I did my undergraduate degree in Biomedical Sciences at Royal Holloway, University of London. It was an enjoyable three years that gave me a solid background in life sciences.
In my third year, I carried out my final year project at Professor Takashi Toda’s laboratory at the Francis Crick Institute. I investigated the molecular basis of polarised growth in fission yeast, which is an excellent model organism to study morphogenesis due to its simple structure and growth pattern. While I was writing up my project report, I genuinely became curious about the cellular and developmental processes regulated by the cytoskeleton.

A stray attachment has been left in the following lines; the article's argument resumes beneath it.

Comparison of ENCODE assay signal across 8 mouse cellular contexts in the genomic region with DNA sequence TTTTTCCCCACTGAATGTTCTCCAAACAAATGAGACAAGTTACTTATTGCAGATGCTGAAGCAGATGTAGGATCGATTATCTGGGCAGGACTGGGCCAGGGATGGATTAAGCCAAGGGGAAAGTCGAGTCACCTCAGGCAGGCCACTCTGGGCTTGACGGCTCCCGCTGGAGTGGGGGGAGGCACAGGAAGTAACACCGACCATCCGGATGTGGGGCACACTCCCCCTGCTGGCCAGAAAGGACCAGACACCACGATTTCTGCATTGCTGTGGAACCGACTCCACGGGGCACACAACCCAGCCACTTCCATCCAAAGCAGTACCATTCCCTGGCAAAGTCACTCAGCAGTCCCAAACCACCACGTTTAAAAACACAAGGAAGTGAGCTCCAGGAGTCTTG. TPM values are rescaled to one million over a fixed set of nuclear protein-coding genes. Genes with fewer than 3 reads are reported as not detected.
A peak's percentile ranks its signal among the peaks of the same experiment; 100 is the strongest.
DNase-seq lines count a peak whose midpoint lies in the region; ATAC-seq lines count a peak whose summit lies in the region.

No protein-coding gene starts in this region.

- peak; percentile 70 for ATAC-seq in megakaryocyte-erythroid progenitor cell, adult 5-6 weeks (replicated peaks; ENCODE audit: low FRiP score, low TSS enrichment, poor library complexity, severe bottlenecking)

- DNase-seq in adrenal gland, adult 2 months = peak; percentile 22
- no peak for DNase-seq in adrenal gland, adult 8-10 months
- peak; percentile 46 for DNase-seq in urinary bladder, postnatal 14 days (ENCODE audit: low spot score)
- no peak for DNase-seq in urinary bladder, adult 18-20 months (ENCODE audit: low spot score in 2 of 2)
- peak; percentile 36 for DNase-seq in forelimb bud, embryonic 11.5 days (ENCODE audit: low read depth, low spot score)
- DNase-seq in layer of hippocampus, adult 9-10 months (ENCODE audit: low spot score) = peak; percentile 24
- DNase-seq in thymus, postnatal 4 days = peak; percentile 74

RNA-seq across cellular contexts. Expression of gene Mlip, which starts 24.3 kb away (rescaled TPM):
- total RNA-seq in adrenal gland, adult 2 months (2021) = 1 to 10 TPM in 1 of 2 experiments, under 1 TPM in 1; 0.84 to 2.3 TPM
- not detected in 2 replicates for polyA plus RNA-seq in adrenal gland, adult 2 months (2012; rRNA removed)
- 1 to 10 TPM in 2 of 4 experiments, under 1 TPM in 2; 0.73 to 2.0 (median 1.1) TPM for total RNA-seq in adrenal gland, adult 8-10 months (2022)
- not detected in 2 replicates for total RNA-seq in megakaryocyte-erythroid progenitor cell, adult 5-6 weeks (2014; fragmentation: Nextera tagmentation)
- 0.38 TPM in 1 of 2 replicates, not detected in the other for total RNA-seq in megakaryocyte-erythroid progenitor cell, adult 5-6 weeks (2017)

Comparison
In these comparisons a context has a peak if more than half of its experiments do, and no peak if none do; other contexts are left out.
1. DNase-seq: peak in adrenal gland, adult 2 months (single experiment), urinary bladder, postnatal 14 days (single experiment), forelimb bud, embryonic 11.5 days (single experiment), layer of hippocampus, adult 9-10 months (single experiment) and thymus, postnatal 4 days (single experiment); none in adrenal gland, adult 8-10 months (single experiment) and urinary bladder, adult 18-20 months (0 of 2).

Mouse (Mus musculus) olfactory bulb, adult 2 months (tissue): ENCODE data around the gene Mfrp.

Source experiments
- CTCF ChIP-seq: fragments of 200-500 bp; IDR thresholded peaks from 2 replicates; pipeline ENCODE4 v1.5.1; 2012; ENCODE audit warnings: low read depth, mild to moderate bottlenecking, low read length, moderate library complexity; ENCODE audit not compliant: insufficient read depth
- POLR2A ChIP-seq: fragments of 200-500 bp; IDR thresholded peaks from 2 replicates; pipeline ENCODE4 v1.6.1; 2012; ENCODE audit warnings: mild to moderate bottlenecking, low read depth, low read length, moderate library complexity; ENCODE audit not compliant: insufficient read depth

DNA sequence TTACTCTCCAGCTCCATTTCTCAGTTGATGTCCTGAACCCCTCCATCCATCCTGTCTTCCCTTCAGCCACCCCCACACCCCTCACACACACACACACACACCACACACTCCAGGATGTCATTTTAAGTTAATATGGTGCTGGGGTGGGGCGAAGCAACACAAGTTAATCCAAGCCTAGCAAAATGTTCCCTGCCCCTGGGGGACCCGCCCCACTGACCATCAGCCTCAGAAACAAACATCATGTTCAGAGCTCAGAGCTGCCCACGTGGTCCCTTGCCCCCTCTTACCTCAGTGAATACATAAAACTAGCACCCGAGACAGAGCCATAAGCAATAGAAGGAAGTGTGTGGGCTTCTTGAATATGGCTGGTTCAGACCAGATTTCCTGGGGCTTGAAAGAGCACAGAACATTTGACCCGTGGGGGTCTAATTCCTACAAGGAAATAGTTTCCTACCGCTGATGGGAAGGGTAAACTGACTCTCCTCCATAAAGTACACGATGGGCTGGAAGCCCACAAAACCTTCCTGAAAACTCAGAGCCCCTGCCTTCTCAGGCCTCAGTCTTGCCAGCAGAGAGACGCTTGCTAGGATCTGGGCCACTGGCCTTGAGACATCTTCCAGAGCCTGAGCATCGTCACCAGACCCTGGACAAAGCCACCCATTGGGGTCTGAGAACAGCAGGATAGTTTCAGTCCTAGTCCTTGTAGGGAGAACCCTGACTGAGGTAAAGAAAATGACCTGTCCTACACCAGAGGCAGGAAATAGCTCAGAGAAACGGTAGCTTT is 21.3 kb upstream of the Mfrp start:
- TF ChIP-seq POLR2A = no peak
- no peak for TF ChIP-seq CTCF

I decided to join Charras lab for a MRes (Master of Research) because it matches my research interests and I liked the friendly atmosphere during my informal lab visit. My project is about validating the molecular interactors of actin nucleators involved in blebs and mitosis. Blebs are poorly studied bulges of the plasma membrane that retract when actin filaments polymerise. Interestingly, some cancer cells like Walker cancer cells form blebs during migration. In addition, cancer and cell division are closely related. Therefore, my project may contribute to the understanding of cancer cell biology.